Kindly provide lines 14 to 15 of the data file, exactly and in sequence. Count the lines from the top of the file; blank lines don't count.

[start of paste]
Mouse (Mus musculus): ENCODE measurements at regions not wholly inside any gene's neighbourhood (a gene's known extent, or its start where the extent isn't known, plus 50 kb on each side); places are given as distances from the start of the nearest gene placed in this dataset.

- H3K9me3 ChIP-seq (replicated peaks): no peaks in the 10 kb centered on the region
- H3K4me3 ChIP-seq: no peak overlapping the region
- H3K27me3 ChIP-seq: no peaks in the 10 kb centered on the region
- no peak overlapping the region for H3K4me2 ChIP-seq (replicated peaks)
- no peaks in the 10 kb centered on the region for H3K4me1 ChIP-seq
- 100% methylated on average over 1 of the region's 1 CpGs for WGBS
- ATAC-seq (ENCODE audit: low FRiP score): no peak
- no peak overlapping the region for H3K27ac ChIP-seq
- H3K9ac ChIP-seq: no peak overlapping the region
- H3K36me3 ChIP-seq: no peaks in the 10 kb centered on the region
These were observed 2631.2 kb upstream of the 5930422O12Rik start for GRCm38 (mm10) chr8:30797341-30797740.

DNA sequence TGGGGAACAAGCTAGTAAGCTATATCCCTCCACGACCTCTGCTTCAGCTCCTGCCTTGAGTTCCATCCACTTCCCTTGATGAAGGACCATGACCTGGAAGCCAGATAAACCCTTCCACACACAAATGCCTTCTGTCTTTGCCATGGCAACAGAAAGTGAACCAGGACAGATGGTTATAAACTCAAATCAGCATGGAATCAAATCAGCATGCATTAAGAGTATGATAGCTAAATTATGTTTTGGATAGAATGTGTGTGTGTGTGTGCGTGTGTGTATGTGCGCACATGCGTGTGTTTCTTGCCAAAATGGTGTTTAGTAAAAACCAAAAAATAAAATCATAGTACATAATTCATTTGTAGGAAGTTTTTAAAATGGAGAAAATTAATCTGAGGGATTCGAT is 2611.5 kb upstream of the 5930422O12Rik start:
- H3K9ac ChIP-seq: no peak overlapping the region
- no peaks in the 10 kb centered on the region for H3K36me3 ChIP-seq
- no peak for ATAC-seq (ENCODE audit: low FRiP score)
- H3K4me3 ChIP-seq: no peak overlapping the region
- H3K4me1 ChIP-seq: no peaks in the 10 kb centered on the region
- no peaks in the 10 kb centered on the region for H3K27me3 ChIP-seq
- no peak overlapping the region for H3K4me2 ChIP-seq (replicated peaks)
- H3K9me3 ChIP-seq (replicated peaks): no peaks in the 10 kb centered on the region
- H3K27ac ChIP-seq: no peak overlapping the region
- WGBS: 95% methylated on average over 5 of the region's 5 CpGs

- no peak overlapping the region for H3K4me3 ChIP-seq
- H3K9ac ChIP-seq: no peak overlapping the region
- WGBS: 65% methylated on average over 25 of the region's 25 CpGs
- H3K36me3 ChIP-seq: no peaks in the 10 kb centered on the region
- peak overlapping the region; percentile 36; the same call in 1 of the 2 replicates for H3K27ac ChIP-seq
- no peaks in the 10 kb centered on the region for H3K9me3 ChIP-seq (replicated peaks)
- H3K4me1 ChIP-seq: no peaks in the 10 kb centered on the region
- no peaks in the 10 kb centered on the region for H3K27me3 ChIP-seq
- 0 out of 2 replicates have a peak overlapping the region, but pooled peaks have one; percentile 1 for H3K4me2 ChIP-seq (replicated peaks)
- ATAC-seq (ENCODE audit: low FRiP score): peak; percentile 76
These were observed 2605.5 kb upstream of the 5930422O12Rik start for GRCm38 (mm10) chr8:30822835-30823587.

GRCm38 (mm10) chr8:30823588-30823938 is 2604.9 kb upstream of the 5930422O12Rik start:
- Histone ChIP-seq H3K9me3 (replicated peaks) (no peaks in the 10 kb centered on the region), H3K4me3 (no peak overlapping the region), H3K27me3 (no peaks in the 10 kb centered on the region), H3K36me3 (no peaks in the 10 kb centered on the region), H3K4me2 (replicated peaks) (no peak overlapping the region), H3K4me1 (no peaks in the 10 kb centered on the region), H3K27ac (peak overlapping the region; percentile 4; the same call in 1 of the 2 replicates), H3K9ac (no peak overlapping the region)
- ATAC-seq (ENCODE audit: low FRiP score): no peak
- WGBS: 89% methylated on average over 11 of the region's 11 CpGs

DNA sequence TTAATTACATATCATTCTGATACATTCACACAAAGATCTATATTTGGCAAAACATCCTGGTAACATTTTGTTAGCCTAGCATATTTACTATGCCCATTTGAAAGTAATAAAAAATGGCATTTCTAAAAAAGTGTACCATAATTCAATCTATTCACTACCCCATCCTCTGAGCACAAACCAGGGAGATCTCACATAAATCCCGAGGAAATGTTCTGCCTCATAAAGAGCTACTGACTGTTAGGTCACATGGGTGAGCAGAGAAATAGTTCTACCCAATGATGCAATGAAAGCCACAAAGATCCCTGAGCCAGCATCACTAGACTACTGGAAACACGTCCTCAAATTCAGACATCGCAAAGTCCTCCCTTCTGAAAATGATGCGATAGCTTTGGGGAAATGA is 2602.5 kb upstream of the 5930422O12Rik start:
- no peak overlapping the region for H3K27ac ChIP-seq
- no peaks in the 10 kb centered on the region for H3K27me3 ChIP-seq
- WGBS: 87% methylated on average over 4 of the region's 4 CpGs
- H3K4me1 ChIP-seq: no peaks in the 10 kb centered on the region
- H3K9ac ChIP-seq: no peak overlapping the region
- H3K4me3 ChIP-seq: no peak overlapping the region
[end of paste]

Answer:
- H3K9ac ChIP-seq: no peak overlapping the region
- no peaks in the 10 kb centered on the region for H3K36me3 ChIP-seq